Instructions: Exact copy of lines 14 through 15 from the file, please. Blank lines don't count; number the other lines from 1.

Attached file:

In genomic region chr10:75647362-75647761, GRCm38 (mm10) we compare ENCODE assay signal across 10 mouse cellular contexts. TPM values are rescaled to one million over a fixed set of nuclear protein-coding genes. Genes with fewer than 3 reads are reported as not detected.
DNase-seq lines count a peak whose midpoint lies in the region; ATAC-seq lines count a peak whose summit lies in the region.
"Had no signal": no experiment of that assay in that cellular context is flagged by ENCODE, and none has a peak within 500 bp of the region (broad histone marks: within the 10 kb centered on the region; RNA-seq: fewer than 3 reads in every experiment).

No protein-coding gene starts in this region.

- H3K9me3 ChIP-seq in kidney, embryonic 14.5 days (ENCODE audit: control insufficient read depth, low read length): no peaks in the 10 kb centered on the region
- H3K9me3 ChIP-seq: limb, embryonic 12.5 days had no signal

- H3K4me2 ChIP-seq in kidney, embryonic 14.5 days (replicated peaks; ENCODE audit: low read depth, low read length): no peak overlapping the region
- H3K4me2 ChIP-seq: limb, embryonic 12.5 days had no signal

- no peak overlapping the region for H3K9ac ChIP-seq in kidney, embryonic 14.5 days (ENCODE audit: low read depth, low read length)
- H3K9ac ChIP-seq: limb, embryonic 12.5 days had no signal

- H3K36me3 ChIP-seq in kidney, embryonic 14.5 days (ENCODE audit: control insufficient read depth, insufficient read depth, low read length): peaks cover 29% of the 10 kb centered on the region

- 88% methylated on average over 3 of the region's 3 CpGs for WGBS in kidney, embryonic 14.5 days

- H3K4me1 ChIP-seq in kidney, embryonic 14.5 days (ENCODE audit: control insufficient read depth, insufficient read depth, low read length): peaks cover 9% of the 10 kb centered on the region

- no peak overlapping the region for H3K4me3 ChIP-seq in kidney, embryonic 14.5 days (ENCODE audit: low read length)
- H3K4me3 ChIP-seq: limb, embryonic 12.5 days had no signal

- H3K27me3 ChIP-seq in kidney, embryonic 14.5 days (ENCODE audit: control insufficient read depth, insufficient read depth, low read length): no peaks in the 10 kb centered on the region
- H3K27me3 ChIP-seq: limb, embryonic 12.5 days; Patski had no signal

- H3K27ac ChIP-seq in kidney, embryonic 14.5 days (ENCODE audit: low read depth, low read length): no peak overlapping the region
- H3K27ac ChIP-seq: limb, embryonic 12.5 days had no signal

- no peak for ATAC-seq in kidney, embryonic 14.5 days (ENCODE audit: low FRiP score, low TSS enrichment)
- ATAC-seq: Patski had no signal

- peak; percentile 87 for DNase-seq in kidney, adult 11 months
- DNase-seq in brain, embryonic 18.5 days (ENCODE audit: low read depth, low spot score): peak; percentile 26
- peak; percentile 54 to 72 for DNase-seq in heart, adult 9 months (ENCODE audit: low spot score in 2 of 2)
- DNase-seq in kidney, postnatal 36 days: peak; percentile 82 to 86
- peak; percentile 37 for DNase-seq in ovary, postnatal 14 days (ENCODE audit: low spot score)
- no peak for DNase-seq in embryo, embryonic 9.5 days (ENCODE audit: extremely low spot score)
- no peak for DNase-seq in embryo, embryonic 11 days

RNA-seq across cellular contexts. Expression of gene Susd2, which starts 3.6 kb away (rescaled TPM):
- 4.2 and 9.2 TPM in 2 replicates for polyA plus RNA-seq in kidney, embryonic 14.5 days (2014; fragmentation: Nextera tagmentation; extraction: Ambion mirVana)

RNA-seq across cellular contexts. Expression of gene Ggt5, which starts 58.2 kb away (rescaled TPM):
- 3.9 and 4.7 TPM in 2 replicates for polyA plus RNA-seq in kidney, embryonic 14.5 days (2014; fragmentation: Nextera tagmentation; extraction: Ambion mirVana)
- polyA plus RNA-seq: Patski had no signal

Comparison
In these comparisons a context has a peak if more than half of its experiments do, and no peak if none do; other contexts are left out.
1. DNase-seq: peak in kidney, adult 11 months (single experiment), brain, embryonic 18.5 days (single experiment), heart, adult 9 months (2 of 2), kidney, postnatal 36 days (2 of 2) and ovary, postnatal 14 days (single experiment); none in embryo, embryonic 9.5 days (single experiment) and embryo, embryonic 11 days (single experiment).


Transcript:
- no peak overlapping the region for H3K4me3 ChIP-seq in kidney, embryonic 14.5 days (ENCODE audit: low read length)
- H3K4me3 ChIP-seq: limb, embryonic 12.5 days had no signal